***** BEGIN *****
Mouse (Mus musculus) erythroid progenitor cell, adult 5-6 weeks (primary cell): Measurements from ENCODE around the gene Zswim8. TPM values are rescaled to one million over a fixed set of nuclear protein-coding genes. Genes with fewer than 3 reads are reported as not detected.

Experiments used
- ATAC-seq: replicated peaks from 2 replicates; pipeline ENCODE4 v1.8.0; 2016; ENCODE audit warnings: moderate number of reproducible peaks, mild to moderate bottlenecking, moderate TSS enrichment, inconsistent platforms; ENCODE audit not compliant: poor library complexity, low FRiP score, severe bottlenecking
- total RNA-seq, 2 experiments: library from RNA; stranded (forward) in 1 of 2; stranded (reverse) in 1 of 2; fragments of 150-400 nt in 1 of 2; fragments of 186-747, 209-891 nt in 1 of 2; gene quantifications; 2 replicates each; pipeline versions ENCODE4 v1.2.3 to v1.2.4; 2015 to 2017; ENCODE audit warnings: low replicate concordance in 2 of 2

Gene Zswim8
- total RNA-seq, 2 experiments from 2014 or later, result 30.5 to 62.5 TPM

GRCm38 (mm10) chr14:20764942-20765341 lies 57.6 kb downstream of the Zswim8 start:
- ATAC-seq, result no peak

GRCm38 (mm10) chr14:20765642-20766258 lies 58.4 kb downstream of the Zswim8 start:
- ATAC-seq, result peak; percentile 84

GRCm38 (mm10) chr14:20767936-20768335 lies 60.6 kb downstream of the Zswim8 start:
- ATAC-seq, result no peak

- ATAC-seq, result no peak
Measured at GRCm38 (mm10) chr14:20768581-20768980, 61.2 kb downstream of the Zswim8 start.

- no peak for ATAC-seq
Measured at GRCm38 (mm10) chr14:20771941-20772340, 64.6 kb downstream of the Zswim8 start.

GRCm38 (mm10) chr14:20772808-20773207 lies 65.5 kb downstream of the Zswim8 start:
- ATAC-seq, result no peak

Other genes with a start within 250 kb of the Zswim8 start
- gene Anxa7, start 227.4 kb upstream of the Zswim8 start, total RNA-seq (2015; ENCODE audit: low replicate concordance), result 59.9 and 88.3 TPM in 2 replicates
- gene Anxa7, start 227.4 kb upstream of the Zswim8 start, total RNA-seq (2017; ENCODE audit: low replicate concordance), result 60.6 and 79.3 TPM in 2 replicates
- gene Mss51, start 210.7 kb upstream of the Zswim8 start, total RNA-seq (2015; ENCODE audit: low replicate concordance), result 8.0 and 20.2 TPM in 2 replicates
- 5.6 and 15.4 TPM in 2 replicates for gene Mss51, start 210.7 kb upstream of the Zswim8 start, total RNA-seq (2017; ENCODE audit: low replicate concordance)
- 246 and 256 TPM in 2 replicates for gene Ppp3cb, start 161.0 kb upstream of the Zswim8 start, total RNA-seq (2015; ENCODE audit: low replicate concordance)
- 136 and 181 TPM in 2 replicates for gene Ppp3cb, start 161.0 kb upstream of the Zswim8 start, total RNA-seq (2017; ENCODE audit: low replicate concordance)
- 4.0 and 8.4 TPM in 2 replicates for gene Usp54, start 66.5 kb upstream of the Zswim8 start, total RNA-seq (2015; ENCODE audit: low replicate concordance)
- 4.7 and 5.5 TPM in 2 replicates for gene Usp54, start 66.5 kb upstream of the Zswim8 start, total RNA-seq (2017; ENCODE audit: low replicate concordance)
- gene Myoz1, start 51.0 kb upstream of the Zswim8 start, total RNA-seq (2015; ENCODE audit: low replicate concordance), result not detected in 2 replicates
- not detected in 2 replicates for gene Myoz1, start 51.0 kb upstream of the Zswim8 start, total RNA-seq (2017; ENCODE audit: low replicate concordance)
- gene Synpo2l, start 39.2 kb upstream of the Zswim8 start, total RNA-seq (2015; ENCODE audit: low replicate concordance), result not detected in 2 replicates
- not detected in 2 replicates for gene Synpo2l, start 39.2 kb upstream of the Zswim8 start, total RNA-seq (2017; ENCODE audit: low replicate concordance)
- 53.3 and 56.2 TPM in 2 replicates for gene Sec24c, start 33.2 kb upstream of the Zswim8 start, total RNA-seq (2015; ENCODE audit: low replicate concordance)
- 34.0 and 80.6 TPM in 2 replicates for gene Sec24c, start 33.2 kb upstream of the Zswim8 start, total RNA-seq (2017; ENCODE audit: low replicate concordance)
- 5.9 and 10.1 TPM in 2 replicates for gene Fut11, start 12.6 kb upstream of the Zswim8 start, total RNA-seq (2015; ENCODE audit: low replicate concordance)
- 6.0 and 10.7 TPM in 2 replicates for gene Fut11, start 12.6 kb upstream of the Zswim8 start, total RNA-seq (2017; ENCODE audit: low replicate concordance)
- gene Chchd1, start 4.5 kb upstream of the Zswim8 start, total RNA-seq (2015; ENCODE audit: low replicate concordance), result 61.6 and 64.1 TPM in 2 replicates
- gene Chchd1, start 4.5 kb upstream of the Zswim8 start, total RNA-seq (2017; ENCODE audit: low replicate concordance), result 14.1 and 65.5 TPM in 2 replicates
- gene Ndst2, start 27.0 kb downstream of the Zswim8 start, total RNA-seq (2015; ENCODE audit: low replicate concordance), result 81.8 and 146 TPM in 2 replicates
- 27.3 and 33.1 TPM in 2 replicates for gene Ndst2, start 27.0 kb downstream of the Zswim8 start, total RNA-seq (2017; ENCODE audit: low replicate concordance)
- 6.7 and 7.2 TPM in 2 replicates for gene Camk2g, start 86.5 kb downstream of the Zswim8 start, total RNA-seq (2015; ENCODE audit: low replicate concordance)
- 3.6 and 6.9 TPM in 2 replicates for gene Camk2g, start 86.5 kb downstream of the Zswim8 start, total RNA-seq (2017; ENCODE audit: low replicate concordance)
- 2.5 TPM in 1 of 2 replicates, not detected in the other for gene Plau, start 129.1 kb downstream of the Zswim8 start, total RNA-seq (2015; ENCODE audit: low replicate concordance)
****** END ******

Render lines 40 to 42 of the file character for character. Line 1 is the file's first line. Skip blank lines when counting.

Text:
- 6.7 and 7.2 TPM in 2 replicates for gene Camk2g, start 86.5 kb downstream of the Zswim8 start, total RNA-seq (2015; ENCODE audit: low replicate concordance)
- 3.6 and 6.9 TPM in 2 replicates for gene Camk2g, start 86.5 kb downstream of the Zswim8 start, total RNA-seq (2017; ENCODE audit: low replicate concordance)
- 2.5 TPM in 1 of 2 replicates, not detected in the other for gene Plau, start 129.1 kb downstream of the Zswim8 start, total RNA-seq (2015; ENCODE audit: low replicate concordance)